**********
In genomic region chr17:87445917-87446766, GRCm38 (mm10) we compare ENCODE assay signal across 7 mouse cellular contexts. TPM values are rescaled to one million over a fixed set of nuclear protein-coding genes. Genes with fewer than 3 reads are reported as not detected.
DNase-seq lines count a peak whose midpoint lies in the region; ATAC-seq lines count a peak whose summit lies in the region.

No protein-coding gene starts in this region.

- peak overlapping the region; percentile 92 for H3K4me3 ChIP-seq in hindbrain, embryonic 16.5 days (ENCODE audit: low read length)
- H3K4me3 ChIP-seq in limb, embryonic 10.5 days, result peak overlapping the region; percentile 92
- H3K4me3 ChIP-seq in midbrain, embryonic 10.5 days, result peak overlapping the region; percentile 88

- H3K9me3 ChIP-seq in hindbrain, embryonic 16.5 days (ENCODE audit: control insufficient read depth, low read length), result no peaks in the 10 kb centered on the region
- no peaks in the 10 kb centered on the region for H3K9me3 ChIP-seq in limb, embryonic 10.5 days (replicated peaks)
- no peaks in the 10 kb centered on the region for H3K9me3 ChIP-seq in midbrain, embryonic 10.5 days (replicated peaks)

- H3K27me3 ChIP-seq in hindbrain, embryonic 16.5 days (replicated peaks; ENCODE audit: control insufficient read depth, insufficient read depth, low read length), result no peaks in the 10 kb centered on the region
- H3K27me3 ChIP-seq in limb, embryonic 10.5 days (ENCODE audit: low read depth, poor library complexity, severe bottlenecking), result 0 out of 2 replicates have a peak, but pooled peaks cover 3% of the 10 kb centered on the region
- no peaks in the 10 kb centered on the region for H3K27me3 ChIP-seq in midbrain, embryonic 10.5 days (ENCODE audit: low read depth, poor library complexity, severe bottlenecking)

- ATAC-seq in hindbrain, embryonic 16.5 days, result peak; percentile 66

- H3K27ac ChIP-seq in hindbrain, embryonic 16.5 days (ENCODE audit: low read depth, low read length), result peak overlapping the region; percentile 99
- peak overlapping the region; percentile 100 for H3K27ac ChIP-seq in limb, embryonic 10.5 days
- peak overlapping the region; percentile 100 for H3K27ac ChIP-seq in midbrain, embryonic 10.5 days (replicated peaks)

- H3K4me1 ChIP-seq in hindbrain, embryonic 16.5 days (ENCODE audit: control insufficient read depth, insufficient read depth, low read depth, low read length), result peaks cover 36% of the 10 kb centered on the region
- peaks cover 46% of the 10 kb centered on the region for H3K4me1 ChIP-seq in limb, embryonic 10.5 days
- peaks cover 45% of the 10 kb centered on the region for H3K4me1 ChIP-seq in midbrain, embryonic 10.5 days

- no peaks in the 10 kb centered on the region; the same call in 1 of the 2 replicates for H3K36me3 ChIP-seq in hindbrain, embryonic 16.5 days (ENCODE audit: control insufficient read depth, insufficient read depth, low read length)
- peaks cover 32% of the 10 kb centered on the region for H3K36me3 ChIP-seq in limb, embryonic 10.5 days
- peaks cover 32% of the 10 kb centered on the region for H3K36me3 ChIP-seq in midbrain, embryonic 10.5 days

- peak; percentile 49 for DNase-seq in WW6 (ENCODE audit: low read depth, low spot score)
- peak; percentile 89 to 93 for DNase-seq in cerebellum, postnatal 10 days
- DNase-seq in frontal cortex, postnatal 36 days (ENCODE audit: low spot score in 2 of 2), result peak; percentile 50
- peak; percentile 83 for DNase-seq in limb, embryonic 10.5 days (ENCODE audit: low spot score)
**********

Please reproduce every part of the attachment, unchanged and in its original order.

In genomic region chr17:87445917-87446766, GRCm38 (mm10) we compare ENCODE assay signal across 7 mouse cellular contexts. TPM values are rescaled to one million over a fixed set of nuclear protein-coding genes. Genes with fewer than 3 reads are reported as not detected.
DNase-seq lines count a peak whose midpoint lies in the region; ATAC-seq lines count a peak whose summit lies in the region.

No protein-coding gene starts in this region.

- peak overlapping the region; percentile 92 for H3K4me3 ChIP-seq in hindbrain, embryonic 16.5 days (ENCODE audit: low read length)
- H3K4me3 ChIP-seq in limb, embryonic 10.5 days, result peak overlapping the region; percentile 92
- H3K4me3 ChIP-seq in midbrain, embryonic 10.5 days, result peak overlapping the region; percentile 88

- H3K9me3 ChIP-seq in hindbrain, embryonic 16.5 days (ENCODE audit: control insufficient read depth, low read length), result no peaks in the 10 kb centered on the region
- no peaks in the 10 kb centered on the region for H3K9me3 ChIP-seq in limb, embryonic 10.5 days (replicated peaks)
- no peaks in the 10 kb centered on the region for H3K9me3 ChIP-seq in midbrain, embryonic 10.5 days (replicated peaks)

- H3K27me3 ChIP-seq in hindbrain, embryonic 16.5 days (replicated peaks; ENCODE audit: control insufficient read depth, insufficient read depth, low read length), result no peaks in the 10 kb centered on the region
- H3K27me3 ChIP-seq in limb, embryonic 10.5 days (ENCODE audit: low read depth, poor library complexity, severe bottlenecking), result 0 out of 2 replicates have a peak, but pooled peaks cover 3% of the 10 kb centered on the region
- no peaks in the 10 kb centered on the region for H3K27me3 ChIP-seq in midbrain, embryonic 10.5 days (ENCODE audit: low read depth, poor library complexity, severe bottlenecking)

- ATAC-seq in hindbrain, embryonic 16.5 days, result peak; percentile 66

- H3K27ac ChIP-seq in hindbrain, embryonic 16.5 days (ENCODE audit: low read depth, low read length), result peak overlapping the region; percentile 99
- peak overlapping the region; percentile 100 for H3K27ac ChIP-seq in limb, embryonic 10.5 days
- peak overlapping the region; percentile 100 for H3K27ac ChIP-seq in midbrain, embryonic 10.5 days (replicated peaks)

- H3K4me1 ChIP-seq in hindbrain, embryonic 16.5 days (ENCODE audit: control insufficient read depth, insufficient read depth, low read depth, low read length), result peaks cover 36% of the 10 kb centered on the region
- peaks cover 46% of the 10 kb centered on the region for H3K4me1 ChIP-seq in limb, embryonic 10.5 days
- peaks cover 45% of the 10 kb centered on the region for H3K4me1 ChIP-seq in midbrain, embryonic 10.5 days

- no peaks in the 10 kb centered on the region; the same call in 1 of the 2 replicates for H3K36me3 ChIP-seq in hindbrain, embryonic 16.5 days (ENCODE audit: control insufficient read depth, insufficient read depth, low read length)
- peaks cover 32% of the 10 kb centered on the region for H3K36me3 ChIP-seq in limb, embryonic 10.5 days
- peaks cover 32% of the 10 kb centered on the region for H3K36me3 ChIP-seq in midbrain, embryonic 10.5 days

- peak; percentile 49 for DNase-seq in WW6 (ENCODE audit: low read depth, low spot score)
- peak; percentile 89 to 93 for DNase-seq in cerebellum, postnatal 10 days
- DNase-seq in frontal cortex, postnatal 36 days (ENCODE audit: low spot score in 2 of 2), result peak; percentile 50
- peak; percentile 83 for DNase-seq in limb, embryonic 10.5 days (ENCODE audit: low spot score)